Here we go again. A new year. A new chance. A new beginning. A fresh start. A clean break. Three hundred sixty-five days of endless opportunities, limitless possibilities, unimagined adventures, unfulfilled resolutions.
On the other hand, 2007 could very well turn out to be a rerun of 2006.
What will happen this year? Is it worth resolving to transform ourselves into perfection? Does anyone really care to hear predictions about an unknowable future?
Resolutions, as they might have said, are made to be broken. Predictions aren't worth the breath we spend on them.
After all, think back a year. At the beginning of 2006, did anyone warn us we would lose James Brown and Gerald Ford - both in the last week of the 12th month, after all the pundits had told us what kind of year we had just had? Nope.
I don't put much stock in such nonsense. On a lark, though, I read my horoscope for today. It says that, because I've hidden my talents long enough, I need to "get into the fight."
I have news for Astrology Central: My talents are so well hidden that it's going to take more than a new calendar to bring them to the surface in any recognizable form.
Moreover, who wants to get into a fight? Here's what I want in 2007: peace and quiet. If the astrologers want a fight, let them duke it out.
Am I supposed to believe that my fortunes, my personality and my fate are controlled by the positions of the planets and stars at the instant I was born? Give me a break.
I have read that if it were possible for the gravitation and alignment of faraway heavenly bodies to affect our lives, then the weight of the obstetrician who delivered us would be the largest factor ruling our lives. Did my mother have a fat doctor or a thin doctor? Oooh, scary.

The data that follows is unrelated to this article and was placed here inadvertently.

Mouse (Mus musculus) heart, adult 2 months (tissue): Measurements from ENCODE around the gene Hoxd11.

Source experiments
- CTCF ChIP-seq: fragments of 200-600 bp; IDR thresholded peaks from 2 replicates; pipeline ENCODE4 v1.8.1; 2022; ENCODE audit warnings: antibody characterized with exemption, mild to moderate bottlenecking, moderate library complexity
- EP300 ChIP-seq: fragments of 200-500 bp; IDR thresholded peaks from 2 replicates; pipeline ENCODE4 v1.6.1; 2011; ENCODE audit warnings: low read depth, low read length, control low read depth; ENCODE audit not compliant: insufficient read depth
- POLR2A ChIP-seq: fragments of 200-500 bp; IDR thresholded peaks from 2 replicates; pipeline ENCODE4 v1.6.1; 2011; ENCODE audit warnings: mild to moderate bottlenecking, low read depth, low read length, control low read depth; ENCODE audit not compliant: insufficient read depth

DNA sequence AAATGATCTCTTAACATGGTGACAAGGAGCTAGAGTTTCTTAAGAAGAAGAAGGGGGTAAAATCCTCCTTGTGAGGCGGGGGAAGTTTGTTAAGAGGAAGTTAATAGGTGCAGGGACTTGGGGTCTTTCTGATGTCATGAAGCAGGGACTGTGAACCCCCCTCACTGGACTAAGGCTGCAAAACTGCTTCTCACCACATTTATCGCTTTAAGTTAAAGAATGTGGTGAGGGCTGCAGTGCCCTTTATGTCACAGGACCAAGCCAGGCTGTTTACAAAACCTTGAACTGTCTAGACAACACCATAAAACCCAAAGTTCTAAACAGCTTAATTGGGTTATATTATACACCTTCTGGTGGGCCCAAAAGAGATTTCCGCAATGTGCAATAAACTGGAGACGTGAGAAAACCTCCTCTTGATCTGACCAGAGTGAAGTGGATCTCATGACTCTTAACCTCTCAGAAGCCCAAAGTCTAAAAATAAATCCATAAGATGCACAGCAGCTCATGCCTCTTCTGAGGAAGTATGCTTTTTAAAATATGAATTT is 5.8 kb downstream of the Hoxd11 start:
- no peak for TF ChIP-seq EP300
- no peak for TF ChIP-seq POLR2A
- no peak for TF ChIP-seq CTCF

Anyway, a horoscope more often than not just passes on some witticism or generality that could apply to any of 300 million Americans on any given day.
Here's one I found: "Gather your like-minded friends and get everyone in a party mood." (That's great for a hangover, but what if I want to map out my future?)
Another: "You like to associate with people you know a lot." (No joke, Nostradamus. I've often found that when I associate with people, they are people I know.)
Finally, this one: "There's a real chance to change what's wrong." (Then again ...)
If we read five horoscopes today for our sign of the zodiac, we will get five different guides for living the perfect life, finding love, losing weight and retiring while still young enough to enjoy it.
Where's the part that tells me my future so I either try to head it off or else coast along and leave my fate to the zodiac? Didn't "psychic" Jeane Dixon go around foretelling assassinations? If we need crystal-ballers at all, they should all be like her.
I've never been to a fortune teller, but I have a feeling that any fortune I get would be as enlightening as my daily horoscope. Likewise, a fortune cookie all too often serves the likes of: "Happiness is nearer than you think." It never says: "You will walk outside after supper and get hit by a truck in the parking lot."
The slip of paper in a cookie is not a fortune; it is a way of saying: "Dinner's over; go pay your check."
So, we've opened the book on 2007. Chapter 1, anyway. I don't know what lies ahead, nor do you.
My advice, then, is to forget everyone who wants to tell us the plot and simply enjoy each page by doing the best we can. I think James Brown might have told us to "get on the good foot."
Glynn Moore is a columnist for the Augusta Chronicle.
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